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Snow Leopard Conservation Efforts Endangered by COVID-19

Conservation efforts leading to rise in snow leopard population in northern Pakistan (Courtesy: BWCDO)
Conservation efforts leading to rise in snow leopard population in northern Pakistan (Courtesy: BWCDO)
Snow Leopard Conservation Efforts Endangered by COVID-19
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Wild animal experts say increasing reports of snow leopard sightings in Pakistan show that conservation efforts there are working.

But the COVID-19 crisis is threatening the success of the effort in the northern mountains. The nonprofit Baltistan Wildlife Conservation and Development Organization (BWCDO) has worked for more than 20 years to save the endangered cats. The BWCDO partners with several American charities on the effort.

About 8,000 snow leopards are believed to exist in the wild. Fewer than 400 of them live in Pakistan, mostly in the Gilgit-Baltistan area. The BWCDO is working with the local population to help protect the species, including setting up insurance systems to pay farmers whose animals are attacked by snow leopards.

Ghulam Muhammad leads the organization. He says it is working with the United States-based Iqra Fund on conservation education programs for Gilgit-Baltistan communities.

But the new coronavirus pandemic has affected financial support for these projects. Ghulam Muhammad said this may be harmful to the snow leopard conservation campaign.

Last month, BWCDO and The White Lion Foundation (TWLF) of Britain released a video of the call of a wild snow leopard in Pakistan’s Karakoram mountains.

John Knight from TWLF said, “The adult male is exercising his vocal calls to establish territory and to let females know he is in the area.”

Knight added that the video is “extremely unusual” because snow leopards are naturally private creatures. They only come together to mate and raise their young.

Ghulam Muhammad said the video was recorded in February by cameras set up to observe the wild snow leopard population in the area. His team reported seeing a mother cat and her two young the following month.

The BWCDO leader said, “A mother and two cubs, especially so late in the season, tells us that snow leopard numbers are growing and that our method of creating a means for local communities to benefit from conservation are at the very least promising, and at best, successful.”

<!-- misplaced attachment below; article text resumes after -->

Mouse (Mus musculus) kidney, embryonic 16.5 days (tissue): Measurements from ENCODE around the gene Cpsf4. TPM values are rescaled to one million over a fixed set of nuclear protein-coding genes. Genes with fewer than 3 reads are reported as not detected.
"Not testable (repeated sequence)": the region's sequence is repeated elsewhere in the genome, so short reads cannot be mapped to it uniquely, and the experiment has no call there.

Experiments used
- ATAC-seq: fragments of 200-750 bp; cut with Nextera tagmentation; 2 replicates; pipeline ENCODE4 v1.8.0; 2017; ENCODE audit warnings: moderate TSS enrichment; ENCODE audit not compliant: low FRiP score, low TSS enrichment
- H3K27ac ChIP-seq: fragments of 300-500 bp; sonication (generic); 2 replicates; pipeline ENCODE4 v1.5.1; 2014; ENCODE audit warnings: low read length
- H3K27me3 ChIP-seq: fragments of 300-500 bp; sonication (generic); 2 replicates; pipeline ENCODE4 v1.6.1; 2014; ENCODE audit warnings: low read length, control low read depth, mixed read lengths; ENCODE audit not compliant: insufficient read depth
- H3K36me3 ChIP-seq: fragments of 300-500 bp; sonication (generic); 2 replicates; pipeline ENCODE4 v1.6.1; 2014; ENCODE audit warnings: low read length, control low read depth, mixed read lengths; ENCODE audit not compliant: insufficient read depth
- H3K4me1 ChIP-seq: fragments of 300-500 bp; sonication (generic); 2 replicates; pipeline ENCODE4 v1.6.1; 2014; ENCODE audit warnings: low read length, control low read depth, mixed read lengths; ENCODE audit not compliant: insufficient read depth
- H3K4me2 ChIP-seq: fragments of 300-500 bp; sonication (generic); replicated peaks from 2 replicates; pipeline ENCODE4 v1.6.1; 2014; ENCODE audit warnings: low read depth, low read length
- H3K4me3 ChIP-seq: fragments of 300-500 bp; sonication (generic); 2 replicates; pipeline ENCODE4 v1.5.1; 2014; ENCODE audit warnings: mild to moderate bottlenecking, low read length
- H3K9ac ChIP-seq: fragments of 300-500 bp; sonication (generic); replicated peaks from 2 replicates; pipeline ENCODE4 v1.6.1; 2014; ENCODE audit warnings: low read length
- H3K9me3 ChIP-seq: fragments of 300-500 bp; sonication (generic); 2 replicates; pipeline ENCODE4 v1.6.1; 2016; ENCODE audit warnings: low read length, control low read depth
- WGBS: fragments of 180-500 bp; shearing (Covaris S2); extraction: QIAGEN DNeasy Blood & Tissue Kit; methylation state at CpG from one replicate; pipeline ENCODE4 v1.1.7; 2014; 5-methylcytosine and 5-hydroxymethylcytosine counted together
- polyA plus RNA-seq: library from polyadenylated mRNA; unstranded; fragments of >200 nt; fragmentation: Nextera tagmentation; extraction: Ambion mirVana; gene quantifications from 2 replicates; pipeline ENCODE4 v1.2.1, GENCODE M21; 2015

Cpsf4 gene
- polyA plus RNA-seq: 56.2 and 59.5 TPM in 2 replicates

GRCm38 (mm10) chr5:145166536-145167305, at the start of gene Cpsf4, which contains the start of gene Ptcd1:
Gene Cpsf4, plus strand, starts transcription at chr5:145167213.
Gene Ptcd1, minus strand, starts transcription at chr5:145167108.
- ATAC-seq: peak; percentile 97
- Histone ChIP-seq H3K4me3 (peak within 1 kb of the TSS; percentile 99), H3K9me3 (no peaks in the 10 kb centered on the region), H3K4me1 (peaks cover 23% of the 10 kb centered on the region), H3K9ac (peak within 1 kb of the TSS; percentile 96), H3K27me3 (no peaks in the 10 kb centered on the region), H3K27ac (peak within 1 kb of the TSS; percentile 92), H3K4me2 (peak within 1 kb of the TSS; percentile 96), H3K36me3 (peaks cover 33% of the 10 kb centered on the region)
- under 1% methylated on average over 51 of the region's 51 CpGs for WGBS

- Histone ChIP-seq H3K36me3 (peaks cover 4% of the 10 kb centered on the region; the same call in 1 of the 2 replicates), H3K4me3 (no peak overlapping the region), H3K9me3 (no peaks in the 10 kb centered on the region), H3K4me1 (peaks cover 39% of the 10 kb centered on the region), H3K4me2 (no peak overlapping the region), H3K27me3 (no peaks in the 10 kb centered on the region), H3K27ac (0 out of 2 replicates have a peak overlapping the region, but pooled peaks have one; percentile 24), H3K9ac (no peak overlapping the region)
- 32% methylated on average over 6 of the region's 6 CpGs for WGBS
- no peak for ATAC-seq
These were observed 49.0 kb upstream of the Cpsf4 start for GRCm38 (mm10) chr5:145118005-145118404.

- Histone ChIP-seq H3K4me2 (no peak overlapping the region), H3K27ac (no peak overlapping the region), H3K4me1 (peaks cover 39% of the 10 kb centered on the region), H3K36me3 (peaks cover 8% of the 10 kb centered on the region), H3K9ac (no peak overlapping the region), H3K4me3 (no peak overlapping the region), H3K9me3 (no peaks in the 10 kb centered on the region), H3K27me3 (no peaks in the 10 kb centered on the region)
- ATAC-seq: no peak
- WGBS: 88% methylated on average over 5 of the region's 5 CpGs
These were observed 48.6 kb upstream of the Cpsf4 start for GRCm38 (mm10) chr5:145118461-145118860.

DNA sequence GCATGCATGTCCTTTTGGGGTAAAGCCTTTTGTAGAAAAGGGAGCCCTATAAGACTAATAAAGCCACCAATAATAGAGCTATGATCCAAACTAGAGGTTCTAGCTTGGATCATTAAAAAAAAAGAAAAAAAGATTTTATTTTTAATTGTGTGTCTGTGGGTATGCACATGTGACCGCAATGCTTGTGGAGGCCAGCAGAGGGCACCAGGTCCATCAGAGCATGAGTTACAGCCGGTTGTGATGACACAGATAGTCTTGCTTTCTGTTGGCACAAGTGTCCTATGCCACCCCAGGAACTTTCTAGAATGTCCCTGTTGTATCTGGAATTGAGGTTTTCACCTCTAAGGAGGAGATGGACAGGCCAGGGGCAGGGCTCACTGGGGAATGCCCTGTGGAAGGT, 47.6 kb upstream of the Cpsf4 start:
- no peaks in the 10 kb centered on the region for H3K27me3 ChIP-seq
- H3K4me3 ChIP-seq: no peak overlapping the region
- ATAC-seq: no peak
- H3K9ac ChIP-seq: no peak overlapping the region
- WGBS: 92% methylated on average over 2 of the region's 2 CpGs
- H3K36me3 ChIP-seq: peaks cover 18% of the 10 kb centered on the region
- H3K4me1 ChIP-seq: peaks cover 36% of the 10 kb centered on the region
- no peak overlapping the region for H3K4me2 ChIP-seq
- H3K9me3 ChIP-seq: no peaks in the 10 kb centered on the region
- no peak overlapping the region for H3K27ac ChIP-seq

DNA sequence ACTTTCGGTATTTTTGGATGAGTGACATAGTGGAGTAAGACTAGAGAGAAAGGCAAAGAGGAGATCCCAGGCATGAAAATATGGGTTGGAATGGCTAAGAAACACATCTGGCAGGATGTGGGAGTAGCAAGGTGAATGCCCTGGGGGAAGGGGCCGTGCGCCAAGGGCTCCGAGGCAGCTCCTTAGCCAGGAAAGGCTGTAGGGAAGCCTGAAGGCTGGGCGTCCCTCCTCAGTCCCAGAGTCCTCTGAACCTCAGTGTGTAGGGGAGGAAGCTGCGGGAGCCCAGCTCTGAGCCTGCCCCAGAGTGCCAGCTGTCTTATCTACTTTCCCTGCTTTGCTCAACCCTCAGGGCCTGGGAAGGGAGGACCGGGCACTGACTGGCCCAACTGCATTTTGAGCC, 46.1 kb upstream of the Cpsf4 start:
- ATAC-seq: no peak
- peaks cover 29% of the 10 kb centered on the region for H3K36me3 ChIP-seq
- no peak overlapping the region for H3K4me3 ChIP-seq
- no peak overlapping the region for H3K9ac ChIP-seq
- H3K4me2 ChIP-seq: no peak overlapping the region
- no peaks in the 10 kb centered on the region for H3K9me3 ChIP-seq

BWCDO is helping villagers build secure barriers to reduce snow leopard attacks. The organization also provides farm animal vaccination programs to reduce loss.

Researchers say the BWCDO’s work has helped protect and conserve a population of large wild goats called markhors. They also live in the high mountains of northern Pakistan.

Snow leopards hunt markhors. If there are enough markhors, the big cats will be less likely to kill farm animals for food.

The U.S.-based Snow Leopard Conservancy also has been an important financial supporter of the BWCDO. Current projects are supported through the end of this year. But, Ghulam Muhammad noted, no one knows what might happen with financial needs after 2020.

An estimated 3,650 snow leopards were killed over the last 10 years. In many cases the killers were illegal hunters involved in the trade of animal skins and other body parts. However, The White Lion Foundation says more than half were killed in answer to snow leopard attacks on farm animals.

I’m Jonathan Evans.

Ayaz Gul reported on this story for VOA News. Jonathan Evans adapted this story for Learning English. Caty Weaver was the editor.


Words in This Story

benefitv. to be useful or profitable to

insurancen. an agreement in which a person makes regular payments to a company and the company promises to pay money if the person is injured or dies, or to pay money equal to the value of something such as a house or car if it is damaged, lost, or stolen

meansn. something that helps a person to get what he or she wants

vocaladj. of, relating to, or produced by the voice